Smartphone Use in Vestibular Diagnosis

smartphone vertigo diagnosis
Alan Desmond
December 27, 2022

Multiple sources agree that the most common causes of the complaints of dizziness and vertigo include benign paroxysmal positional vertigo, vestibular migraine, orthostatic hypotension, vestibular neuritis, and Ménière’s disease.  There are subtle differences in the symptom presentation, duration, provoking or exacerbating factors that guide the examiner to the diagnosis. Vestibular neuritis almost always presents as an isolated episode of vertigo with residual clinical signs, making diagnosis simpler.  Reaching a diagnosis for recurrent episodic vertigo often is not quite as simple. In this blog, we will discuss a helpful strategy to reach a diagnosis, particularly for patients with episodic vertigo and dizziness.

Most patients with episodic vertigo are not acutely symptomatic when they arrive for an outpatient clinical appointment.  Spontaneous, recurrent, episodic vertigo lasting 20 minutes or longer is most often the result of Ménière’s disease or vestibular migraine, neither of which are typically active at the time of examination.  There is often significant overlap in symptom presentation and duration with these two conditions.  Relying on patient history can be unreliable, and vestibular function tests do not necessarily differentiate between these two conditions, which can make diagnosis difficult

Triggered episodic short duration vertigo most often includes either BPPV or orthostatic hypotension.  Unfortunately, there is no guarantee that symptoms will be triggered by provocation such as the Dix-Hallpike test or monitoring blood pressures, supine then standing.  If the Dix-Hallpike test is positive or a significant decrease in blood pressure is detected on rising from supine to standing, the diagnosis is fairly straightforward.  However, it is not unusual for patients actively dealing with either of these conditions to have a negative examination in office.  Specifically, the Dix-Hallpike can be negative in active BPPV, and BPPV cannot be ruled out based on a negative Dix-Hallpike exam.


Document Nystagmus When Symptomatic

Nearly every adult in the United States owns or has access to a smart phone.  Much like a cardiac event monitor, a smart phone can be used to video eye movements when symptomatic. 

In attempting to differentiate between Ménière’s disease and vestibular migraine, the spontaneous nature of the episodes mandates a “wait-and-see” approach.  We inform the patient that the best outcome would be no additional episodes, but if they are going to have an episode we hope to learn from it.  We provide instructions on how to video gaze and spontaneous nystagmus, and where to forward the video to us by email.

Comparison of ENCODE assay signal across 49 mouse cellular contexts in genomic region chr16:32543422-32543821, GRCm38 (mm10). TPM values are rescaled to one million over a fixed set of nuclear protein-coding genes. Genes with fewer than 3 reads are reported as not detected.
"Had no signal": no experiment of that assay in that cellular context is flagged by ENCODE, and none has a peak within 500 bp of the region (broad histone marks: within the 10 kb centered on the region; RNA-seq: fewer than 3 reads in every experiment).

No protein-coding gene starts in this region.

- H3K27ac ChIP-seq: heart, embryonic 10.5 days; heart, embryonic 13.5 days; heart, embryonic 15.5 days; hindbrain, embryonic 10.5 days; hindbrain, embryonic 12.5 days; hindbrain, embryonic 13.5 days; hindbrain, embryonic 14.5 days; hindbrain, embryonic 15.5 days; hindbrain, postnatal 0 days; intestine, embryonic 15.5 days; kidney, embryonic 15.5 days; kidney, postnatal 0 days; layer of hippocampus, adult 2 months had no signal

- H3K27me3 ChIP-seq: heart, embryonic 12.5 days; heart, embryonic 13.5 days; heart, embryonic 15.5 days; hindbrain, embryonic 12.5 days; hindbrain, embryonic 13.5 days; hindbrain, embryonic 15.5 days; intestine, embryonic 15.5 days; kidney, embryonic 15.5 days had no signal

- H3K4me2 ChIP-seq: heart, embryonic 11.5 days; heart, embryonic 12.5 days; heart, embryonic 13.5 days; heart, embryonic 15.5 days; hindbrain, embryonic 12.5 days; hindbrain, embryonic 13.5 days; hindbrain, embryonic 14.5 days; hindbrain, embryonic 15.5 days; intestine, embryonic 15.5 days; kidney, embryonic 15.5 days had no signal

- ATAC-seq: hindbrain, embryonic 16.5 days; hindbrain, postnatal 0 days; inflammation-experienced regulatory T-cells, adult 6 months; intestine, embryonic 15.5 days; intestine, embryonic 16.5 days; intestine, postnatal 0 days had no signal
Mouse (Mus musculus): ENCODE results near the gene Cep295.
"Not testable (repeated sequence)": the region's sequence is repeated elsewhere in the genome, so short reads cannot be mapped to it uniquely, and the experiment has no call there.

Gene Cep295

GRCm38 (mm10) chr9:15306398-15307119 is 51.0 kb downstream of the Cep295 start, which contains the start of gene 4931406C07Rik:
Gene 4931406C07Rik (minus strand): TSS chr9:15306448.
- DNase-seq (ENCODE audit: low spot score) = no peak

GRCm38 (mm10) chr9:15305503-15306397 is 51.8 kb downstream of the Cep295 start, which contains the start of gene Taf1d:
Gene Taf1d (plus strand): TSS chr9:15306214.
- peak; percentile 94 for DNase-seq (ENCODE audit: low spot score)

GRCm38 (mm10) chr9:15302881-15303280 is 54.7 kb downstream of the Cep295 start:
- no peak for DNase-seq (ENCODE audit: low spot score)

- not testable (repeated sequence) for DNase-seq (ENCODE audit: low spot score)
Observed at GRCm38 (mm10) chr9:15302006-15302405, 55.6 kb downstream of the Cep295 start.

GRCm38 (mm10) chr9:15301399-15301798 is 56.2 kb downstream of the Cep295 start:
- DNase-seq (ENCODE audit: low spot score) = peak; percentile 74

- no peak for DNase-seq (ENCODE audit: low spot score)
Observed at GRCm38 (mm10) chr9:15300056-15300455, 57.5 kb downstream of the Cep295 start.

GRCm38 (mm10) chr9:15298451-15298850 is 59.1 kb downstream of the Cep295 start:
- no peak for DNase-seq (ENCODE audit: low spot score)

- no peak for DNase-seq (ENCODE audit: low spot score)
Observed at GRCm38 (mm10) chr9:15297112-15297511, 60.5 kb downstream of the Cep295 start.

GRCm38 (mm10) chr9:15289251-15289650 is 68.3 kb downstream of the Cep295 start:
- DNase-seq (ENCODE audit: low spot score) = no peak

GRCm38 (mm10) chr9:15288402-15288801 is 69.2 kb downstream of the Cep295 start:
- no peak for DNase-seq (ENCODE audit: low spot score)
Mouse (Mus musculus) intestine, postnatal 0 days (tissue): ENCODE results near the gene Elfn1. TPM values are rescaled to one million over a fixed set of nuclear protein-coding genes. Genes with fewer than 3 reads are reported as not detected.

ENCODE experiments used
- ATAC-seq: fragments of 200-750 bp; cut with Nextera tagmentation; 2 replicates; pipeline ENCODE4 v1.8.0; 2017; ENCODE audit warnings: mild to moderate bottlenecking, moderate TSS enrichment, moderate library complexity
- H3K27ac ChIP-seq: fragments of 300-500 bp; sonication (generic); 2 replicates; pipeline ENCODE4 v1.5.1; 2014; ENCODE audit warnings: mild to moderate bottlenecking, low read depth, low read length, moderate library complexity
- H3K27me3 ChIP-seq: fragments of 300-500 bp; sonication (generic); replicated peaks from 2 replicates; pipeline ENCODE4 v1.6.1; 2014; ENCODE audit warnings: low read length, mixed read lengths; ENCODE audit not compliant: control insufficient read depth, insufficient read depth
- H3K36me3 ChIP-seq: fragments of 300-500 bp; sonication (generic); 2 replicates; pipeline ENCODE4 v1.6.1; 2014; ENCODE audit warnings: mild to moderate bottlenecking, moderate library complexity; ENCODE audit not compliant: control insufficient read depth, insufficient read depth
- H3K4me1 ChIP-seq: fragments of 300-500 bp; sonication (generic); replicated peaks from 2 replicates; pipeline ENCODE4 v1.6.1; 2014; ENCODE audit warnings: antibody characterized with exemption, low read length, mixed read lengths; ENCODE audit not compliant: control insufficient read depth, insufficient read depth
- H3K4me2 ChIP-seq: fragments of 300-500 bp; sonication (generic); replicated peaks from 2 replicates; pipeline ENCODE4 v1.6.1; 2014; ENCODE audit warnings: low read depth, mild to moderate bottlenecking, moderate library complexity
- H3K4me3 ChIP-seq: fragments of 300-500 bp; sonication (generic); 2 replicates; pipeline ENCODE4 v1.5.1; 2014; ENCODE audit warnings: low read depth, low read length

There is evidence that nystagmus associated with Ménière’s disease is significantly more prominent and more likely to be horizontal than those typically seen during an episode of vestibular migraine.  There is also evidence that the direction of nystagmus changes over time during a Meniere’s episode.  For more detail on this topic, we suggest the article Capturing Acute Vertigo: A vestibular event monitor

We ask the patient to provide a roughly 30 second clip of nystagmus early in the episode and then to take a second video towards the end of the episode or a couple of hours later. 

Home Epley Exercises as a Test and a Treatment

For patients with history suggestive of active BPPV, but with negative Dix-Hallpike tests, we recommend a trial of home Epley exercises for a few days following the examination. Again, we affirm that no vertigo is the best response, but that recording eye movements if symptomatic can help confirm suspected BPPV.

We instruct them to determine which side is positive and focus on performing home Epley exercises for that side. If they cannot determine which side because they are not triggering symptoms, everyone is happy because the condition has likely resolved.

If they are triggering symptoms on both sides we suggest they send us video to determine if they potentially have bilateral BPPV or if there is horizontal canal involvement. Modifications to home repositioning maneuvers can then be made remotely as needed. More often than not this protocol results in quick symptom resolution.

Instructions for video of eye movements during vertigo episodes

Positional vertigo – Have a family member or friend hold the camera. Do not use “selfie” mode as the image is reversed. Start filming a few seconds before lying down, and video until the vertigo stops or up to one minute. The video should be a close up of the eye, close enough to see the veins in the eye.

The patient should be talking through the video so that we know what head position matches the eye movements. For example, “I’m sitting with my head to the right, I’m lying down now, The vertigo is starting, the vertigo stopped, etc.” 

Non-Positional vertigo – Do not use selfie mode as the image is reversed. Film for at least 30 seconds, with 10 seconds looking straight at the camera, and 10 seconds looking out of each corner of the eye.  Do not move your head or the camera. Video should be a close up of one eye, close enough to see the veins in the eye.

We recognize that using a smartphone does not eliminate or even reduce the potential for fixation suppression of nystagmus as infra-red goggles would, but nystagmus from BPPV and recent onset acute vertigo associated with Meniere’s disease is typically visible to the naked eye. We have found this protocol to be immensely helpful to ensuring an accurate diagnosis for our patients.

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